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Dedicated to Safety: Retroactive Sprinkler Requirements
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Dedicated to Safety: Retroactive Sprinkler Requirements

By Patricia J. Lancaster | Fire Protection Engineering

The New York City Department of Buildings regulates construction in a city with more than 950,000 buildings. Part of this job entails working with the New York City Fire Department and real estate and development industries to identify safe and cost-effective means of protecting structures from the risks associated with fires. Each year, the agency's staff carefully considers proposals to increase public safety. Increasing the use of sprinklers is a good example.

Over time, there have been various changes to the New York City Building Code to require sprinklers in different building types for enhanced fire protection. In many instances, those requirements were prospective.

History has shown that most legislative reform is prompted by a significant event that highlights risk. In New York City, many code changes were instituted in response to great tragedies. For example:


  • The Triangle Shirtwaist fire in March 1911 (146 fatalities) gave birth to the modern building and fire codes.
  • The Blue Angel Nightclub fire in December 1975 (7 fatalities) led to the creation of what is probably the most comprehensive and rigorous place of assembly regulations in this country.
  • The World Trade Center collapse (nearly 3,000 fatalities) led to the adoption of new standards for high-rise construction and retrofit requirements that will increase the success of building evacuation.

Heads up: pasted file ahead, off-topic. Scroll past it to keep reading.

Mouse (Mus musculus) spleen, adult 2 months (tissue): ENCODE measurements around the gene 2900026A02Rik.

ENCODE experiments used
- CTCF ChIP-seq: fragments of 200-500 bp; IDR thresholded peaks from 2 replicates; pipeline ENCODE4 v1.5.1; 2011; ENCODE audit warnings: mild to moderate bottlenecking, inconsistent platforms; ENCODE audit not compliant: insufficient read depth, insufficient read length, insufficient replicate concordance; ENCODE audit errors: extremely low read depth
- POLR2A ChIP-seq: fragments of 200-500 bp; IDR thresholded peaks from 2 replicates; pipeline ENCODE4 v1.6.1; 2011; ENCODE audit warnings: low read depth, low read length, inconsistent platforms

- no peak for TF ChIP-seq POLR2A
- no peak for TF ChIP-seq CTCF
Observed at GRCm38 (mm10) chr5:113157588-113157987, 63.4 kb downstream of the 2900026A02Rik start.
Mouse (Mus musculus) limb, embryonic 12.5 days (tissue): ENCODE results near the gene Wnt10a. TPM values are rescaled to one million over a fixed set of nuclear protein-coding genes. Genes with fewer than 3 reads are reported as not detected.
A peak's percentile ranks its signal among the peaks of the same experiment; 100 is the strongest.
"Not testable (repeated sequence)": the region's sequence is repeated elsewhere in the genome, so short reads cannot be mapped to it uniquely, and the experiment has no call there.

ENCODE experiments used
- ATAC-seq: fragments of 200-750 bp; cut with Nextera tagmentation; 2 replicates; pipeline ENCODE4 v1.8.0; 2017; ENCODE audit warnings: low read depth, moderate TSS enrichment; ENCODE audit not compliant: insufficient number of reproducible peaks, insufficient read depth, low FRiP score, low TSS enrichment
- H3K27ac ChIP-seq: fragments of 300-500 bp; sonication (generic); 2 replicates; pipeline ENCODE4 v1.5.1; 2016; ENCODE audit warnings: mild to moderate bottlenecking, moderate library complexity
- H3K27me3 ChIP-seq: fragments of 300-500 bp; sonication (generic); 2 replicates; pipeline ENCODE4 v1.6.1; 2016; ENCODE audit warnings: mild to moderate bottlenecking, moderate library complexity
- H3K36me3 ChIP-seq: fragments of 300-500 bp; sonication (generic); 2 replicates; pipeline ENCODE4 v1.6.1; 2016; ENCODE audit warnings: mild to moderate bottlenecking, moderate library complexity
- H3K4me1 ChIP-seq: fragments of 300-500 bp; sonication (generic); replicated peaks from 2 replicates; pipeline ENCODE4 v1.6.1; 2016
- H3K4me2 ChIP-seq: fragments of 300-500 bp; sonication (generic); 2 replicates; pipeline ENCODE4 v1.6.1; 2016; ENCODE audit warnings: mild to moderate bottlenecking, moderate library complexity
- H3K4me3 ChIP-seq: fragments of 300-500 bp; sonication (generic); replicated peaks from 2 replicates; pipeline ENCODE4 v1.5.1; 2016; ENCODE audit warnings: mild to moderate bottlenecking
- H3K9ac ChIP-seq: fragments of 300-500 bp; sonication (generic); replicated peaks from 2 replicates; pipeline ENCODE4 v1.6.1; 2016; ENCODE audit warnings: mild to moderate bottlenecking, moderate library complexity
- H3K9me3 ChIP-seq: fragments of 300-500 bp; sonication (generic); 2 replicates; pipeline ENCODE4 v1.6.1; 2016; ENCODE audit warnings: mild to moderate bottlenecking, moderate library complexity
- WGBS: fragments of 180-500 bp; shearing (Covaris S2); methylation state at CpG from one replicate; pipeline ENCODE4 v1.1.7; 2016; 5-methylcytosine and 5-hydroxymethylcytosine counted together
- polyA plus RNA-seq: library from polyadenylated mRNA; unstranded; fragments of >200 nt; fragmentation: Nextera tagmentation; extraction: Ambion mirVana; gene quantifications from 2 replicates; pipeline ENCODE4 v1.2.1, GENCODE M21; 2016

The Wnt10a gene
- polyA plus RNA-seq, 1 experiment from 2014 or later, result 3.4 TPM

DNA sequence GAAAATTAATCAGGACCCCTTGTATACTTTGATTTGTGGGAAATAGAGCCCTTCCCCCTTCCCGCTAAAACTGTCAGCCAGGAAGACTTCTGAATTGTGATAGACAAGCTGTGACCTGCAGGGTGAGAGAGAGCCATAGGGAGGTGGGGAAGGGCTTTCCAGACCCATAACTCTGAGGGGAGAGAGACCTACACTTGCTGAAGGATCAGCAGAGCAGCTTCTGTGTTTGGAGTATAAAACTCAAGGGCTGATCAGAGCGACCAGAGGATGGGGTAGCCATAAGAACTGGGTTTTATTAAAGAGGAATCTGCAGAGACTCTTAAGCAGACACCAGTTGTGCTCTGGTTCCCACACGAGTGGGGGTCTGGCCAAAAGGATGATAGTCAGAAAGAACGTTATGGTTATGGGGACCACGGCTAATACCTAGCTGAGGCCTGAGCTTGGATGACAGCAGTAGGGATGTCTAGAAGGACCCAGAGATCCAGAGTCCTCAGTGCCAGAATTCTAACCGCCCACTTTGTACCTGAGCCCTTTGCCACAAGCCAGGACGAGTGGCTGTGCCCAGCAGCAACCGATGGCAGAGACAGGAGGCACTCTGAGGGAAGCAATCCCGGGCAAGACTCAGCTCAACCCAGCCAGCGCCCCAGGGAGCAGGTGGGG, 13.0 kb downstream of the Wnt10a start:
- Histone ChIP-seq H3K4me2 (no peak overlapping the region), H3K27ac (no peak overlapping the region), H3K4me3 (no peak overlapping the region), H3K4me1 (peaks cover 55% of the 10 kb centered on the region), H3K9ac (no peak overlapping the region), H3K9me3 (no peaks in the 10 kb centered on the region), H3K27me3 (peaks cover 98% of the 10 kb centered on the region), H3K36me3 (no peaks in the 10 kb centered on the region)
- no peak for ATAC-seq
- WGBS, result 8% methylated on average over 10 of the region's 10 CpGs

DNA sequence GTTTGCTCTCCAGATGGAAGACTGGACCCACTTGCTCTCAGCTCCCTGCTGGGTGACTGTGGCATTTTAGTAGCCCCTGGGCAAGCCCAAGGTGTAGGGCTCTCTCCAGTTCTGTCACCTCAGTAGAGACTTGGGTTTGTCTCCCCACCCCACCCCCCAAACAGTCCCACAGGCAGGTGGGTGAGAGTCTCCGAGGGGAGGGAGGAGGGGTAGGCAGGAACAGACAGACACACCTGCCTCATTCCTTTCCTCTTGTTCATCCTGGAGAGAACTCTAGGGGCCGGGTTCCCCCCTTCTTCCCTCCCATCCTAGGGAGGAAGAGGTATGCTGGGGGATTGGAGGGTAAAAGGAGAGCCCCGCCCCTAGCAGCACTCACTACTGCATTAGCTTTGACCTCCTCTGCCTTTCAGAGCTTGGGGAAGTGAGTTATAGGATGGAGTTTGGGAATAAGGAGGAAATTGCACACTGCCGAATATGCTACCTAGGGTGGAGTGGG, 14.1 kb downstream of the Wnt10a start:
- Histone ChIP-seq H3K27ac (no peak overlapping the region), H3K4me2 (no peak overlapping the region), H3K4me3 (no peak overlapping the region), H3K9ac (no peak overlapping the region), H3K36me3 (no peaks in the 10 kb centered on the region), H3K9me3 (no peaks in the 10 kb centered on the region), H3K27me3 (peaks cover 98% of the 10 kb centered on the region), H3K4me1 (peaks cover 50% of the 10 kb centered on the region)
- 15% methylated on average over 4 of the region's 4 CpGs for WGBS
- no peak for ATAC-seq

In response to the unprecedented events of September 2001, New York City and its Buildings Department were able to come together and agree on significant retroactive requirements for its high-rise office buildings.


The City of New York realized it needed to develop new code regulations that could work to further protect the people who live, work, and visit here.


Over a period of eleven months, the World Trade Center Building Code Task Force gathered input from other governmental entities, professional design and engineering societies, the construction industry, private real estate owners associations, private academic experts, and individuals directly affected by the disaster. In February 2003, the Task Force issued its 21 recommendations. There were different strategies for implementation, but most were legislative.


On June 24, 2004, New York City Mayor Michael R. Bloomberg signed Local Law 26 of 2004, which amended the Building Code and Fire Prevention Code to reflect many of the Task Force's ideas. One of the most sweeping provisions is a 15-year retroactive sprinkler requirement for all high-rise office buildings greater than 100 feet in height. Local Law 26 also includes requirements for photoluminescent markings in emergency exit stairwells along with provisions for impact-resistant stairwells and elevator shafts in high-rise office buildings.


This is remarkable legislation for many reasons, but most significantly because it can be difficult to pass laws that require the retrofitting of existing structures. In 1999, when New York City adopted sprinkler regulations for residential buildings with four or more units (Local Law 10 of 1999), those provisions applied only to new construction and major alterations.


There has always been a general consensus among fire safety advocates that sprinklers are the best method of providing active fire safety for high-rise buildings, especially in New York City. Yet, because of a number of factors, cost being one of the most significant, the laws did not always require retrofitting actions.


For practical purposes, the Buildings Department established a 15-year window to allow office buildings to plan, design, and implement the new fire safety regulation. During this time, the Buildings Department will work with management companies to monitor compliance.


The New York City Department of Buildings and its team of architects, engineers, inspectors, and experts continue to work hard to develop and amend building code regulations to further enhance the safety of all New Yorkers. Retroactive sprinkler requirements are just one component. The agency's staff is dedicated to enhancing the quality of life for all New Yorkers and making the city a great place to live, work, and build.


Patricia J. Lancaster is the Commissioner of the New York City Department of Buildings.

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